The recent statistics report for the Anglican Church of Canada begs unavoidable questions: What factors account for the ongoing decline of the Anglican Church of Canada? And where is God in all of this?
While 20th century theological shifts in ideas may provide some explanation, we cannot overestimate the effect of sociological developments and the growth of scientific knowledge. One such development is the rise of global migration. In the earlier part of the 20th century, immigrants to Canada hailed, by and large, from countries where Christianity was well established. But this was followed by significant arrivals of people from various countries where other religious traditions flourish. The upshot is that Anglicans are now living side-by-side with Muslims and Sikhs, Hindus and Buddhists.
As these neighbours have established themselves, they have built their own mosques, temples and other sites of religious devotion. Many of us have wondered how the compelling integrity of their faith practices makes sense in light of the church’s claim that Jesus is the saviour of the world. Moreover, our experiences of religious diversity have fueled the secularism that defines our age which, according to Charles Taylor, is not necessarily antagonistic to faith but rather regards faith as optional and peripheral. This accounts in part for why interfaith marriages are now more common and accepted, and for why some of us have been less diligent to pass on the church’s faith to our children.
Another development—a major crisis—is the exposed record of abuse in the church. It is not only Roman Catholic clergy and officials who are guilty of a staggering number of child sexual abuse cases. Sexual abuse has also plagued the Anglican Church of Canada, especially in the Indian residential schools that it administered. Despite the church’s best efforts to apologize and provide redress, Anglicans have sustained a black eye from which we will long be recovering. Every new instance of clergy sexual misconduct is a setback to that recovery and a deterrent to anyone considering entering any church building. Trust has been lost.
Developments in scientific knowledge have also challenged the viability of our church. The content of our liturgy and our hymnody—indeed, the scriptural metanarrative that undergirds the church’s faith—is shot through with a cosmology that grates against modern discoveries in astronomy. We are learning that the universe is immeasurably immense, continually expanding, and perhaps even boundless. The idea of “heaven,” as its own transcendent space, no longer makes much sense to the modern mind. How many of us are committed to the intellectual gymnastics required to confess with integrity that the Son of God “came down from heaven,” has now “ascended,” but will “come again in glory to judge the living and the dead?”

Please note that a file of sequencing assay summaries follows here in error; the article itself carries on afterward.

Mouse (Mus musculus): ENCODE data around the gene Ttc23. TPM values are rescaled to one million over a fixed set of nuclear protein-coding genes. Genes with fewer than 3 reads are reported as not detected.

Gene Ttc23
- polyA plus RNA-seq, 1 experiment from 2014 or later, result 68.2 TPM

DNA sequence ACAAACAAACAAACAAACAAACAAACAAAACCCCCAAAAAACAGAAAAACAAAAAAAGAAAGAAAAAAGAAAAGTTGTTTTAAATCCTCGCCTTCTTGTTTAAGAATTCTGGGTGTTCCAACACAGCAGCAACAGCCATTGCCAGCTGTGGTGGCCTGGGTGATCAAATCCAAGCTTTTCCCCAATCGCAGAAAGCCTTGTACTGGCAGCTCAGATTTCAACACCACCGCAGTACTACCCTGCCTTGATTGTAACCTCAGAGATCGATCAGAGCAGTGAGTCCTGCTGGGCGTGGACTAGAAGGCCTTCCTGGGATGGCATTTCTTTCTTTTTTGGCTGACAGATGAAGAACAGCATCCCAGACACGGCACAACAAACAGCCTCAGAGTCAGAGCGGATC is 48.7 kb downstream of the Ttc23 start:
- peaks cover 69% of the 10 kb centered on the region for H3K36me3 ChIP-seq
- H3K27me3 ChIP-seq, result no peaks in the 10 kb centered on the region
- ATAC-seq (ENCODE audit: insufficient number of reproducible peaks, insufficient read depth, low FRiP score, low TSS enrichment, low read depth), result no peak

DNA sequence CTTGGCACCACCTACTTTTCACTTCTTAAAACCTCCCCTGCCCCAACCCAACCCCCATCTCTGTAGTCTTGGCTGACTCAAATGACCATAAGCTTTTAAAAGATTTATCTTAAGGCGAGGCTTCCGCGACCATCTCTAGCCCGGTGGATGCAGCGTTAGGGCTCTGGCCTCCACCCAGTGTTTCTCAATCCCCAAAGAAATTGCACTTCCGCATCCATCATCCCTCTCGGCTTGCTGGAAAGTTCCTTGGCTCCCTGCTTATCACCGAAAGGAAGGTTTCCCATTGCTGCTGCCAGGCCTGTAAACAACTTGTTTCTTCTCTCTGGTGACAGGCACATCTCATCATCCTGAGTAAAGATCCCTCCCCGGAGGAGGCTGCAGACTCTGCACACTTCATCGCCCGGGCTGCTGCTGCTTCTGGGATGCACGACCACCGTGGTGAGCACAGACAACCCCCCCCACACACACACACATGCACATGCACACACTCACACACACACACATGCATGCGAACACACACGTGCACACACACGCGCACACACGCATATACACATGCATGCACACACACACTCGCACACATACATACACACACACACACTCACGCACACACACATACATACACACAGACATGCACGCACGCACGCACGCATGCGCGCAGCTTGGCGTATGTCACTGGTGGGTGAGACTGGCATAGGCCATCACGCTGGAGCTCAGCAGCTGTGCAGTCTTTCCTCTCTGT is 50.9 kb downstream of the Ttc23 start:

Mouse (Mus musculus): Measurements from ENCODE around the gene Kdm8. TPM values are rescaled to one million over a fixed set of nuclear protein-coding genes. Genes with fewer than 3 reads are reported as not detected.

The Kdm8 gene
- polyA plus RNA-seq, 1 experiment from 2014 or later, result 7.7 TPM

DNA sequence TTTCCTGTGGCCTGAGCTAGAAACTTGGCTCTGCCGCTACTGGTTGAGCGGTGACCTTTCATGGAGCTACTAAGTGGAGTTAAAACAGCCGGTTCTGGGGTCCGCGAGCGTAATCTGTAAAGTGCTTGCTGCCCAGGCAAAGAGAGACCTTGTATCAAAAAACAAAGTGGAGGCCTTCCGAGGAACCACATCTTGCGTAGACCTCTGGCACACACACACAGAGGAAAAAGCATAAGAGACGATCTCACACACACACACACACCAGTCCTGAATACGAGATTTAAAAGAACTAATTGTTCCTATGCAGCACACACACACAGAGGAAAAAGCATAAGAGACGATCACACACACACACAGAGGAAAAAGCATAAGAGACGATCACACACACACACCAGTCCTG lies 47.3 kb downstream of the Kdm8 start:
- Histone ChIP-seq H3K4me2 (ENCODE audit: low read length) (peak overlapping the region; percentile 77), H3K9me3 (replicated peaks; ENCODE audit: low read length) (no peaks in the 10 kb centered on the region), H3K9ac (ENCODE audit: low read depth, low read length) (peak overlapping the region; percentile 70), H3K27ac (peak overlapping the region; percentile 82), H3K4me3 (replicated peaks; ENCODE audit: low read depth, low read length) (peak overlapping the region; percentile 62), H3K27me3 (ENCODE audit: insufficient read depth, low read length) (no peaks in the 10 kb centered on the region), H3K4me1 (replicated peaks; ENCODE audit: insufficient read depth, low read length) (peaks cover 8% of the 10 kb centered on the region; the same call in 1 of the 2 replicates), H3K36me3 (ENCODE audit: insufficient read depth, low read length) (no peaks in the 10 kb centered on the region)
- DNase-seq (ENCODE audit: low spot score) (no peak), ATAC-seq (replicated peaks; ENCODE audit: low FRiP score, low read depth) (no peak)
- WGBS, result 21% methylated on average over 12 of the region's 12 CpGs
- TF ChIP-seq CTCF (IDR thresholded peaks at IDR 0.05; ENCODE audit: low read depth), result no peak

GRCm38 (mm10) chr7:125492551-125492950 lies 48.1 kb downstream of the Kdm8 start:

Other developments have shaken Anglican confidence in the first of the 39 Articles of Religion, which affirms that God “is the Maker, and Preserver of all things both visible and invisible.” With the production of nuclear weapons, humans now have the capacity to detonate all of planet Earth with just the push of a button. Earth’s climate, as we all know, is warming at alarming rates because of human activity. The human condition has reached a new Babel: “this is only the beginning of what they will do; nothing that they propose to do will now be impossible for them” (Genesis 11:6). It is not only human potential for global destruction but the evidence of its actualization that have led many to question whether God is there to preserve us from self-annihilation.
Is God there? Is God in the midst of the church’s decline? We cannot answer these questions with a simplistic “Yes.” That’s because the realities named above compel us to reexamine not only tangential issues of faith but core matters as well. Anglicans are unclear about the horizon of our faith. What is the Christian “thing” all about? Our confusion about this question has stifled our movement forward. We are too comfortable with the world to act with confidence, as Jesus did, to bring good news to the poor and to struggle against principalities and powers.
We must reimagine the entire edifice of our faith, including what we mean by “God” and divine attributes of sovereignty, providence and love that we so often instinctively depend on. In short, we must embrace a radical theology of risk, unhindered by suspicion and fear of the unknown. We cannot be afraid of what Peter Berger called “the heretical imperative.” What will happen when we undertake together this fundamental reimagination? Our liturgies will become more creative. Our mission—our love for the world—will be intensified. Our imitation of Jesus will be palpable.
The decline of our church fills me with anticipation, even hope. What will we do with the new wine? Will we pour it into the old wineskins and lose everything when those wineskins burst? Or will we find new wineskins to pour the new wine into?